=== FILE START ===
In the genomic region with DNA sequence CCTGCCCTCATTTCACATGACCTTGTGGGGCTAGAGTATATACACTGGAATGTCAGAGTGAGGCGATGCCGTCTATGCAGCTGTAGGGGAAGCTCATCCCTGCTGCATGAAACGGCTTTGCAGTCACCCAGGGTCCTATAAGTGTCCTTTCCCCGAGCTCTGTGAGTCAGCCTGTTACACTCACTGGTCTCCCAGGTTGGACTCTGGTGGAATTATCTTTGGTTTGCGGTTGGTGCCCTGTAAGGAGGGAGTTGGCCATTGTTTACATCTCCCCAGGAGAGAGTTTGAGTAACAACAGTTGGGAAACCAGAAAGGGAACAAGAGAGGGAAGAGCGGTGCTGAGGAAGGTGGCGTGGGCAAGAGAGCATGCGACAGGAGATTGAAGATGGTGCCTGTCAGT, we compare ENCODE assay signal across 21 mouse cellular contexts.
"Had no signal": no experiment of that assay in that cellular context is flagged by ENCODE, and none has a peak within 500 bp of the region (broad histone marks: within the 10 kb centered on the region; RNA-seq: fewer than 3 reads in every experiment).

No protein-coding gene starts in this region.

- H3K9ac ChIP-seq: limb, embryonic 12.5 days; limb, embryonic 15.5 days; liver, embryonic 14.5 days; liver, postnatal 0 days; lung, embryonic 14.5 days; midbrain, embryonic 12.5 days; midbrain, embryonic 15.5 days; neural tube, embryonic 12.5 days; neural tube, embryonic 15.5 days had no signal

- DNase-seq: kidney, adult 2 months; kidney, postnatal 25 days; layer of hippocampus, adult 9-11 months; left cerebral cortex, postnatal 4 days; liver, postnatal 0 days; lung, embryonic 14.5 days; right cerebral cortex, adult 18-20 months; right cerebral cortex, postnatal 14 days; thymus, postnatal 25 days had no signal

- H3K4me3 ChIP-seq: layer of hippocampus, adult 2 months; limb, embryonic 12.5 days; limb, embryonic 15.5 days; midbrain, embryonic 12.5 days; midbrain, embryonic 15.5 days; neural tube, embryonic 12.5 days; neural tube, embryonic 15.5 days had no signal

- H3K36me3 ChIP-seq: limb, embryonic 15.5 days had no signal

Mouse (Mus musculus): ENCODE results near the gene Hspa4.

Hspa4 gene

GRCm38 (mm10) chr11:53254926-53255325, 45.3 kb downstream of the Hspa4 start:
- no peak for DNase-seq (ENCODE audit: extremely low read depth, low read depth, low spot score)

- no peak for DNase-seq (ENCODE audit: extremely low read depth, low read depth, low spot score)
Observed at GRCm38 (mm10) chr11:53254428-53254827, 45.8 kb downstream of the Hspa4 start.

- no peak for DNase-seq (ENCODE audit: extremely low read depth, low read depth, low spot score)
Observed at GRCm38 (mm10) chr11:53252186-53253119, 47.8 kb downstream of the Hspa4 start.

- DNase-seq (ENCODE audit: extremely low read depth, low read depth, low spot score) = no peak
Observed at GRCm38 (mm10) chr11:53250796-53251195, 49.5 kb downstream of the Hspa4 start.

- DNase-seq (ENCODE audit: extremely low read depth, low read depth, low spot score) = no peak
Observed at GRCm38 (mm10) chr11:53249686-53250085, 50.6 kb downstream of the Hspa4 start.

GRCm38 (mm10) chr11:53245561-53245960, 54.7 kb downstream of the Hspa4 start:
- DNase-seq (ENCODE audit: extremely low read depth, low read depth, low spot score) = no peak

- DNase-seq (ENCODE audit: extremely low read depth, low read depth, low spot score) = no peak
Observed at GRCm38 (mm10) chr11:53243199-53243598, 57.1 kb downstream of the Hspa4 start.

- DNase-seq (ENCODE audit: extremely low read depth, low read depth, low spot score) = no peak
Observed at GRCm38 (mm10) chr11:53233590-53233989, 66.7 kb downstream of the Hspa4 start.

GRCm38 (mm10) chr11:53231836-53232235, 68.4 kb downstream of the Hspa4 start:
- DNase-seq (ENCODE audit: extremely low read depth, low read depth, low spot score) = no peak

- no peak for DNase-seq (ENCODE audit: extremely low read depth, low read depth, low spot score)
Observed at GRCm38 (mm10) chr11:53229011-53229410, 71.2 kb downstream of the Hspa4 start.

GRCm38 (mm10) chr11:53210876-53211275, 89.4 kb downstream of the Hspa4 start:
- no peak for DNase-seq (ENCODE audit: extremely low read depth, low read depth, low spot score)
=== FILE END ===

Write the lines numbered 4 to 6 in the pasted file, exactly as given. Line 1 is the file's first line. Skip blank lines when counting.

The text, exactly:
- H3K9ac ChIP-seq: limb, embryonic 12.5 days; limb, embryonic 15.5 days; liver, embryonic 14.5 days; liver, postnatal 0 days; lung, embryonic 14.5 days; midbrain, embryonic 12.5 days; midbrain, embryonic 15.5 days; neural tube, embryonic 12.5 days; neural tube, embryonic 15.5 days had no signal

- DNase-seq: kidney, adult 2 months; kidney, postnatal 25 days; layer of hippocampus, adult 9-11 months; left cerebral cortex, postnatal 4 days; liver, postnatal 0 days; lung, embryonic 14.5 days; right cerebral cortex, adult 18-20 months; right cerebral cortex, postnatal 14 days; thymus, postnatal 25 days had no signal

- H3K4me3 ChIP-seq: layer of hippocampus, adult 2 months; limb, embryonic 12.5 days; limb, embryonic 15.5 days; midbrain, embryonic 12.5 days; midbrain, embryonic 15.5 days; neural tube, embryonic 12.5 days; neural tube, embryonic 15.5 days had no signal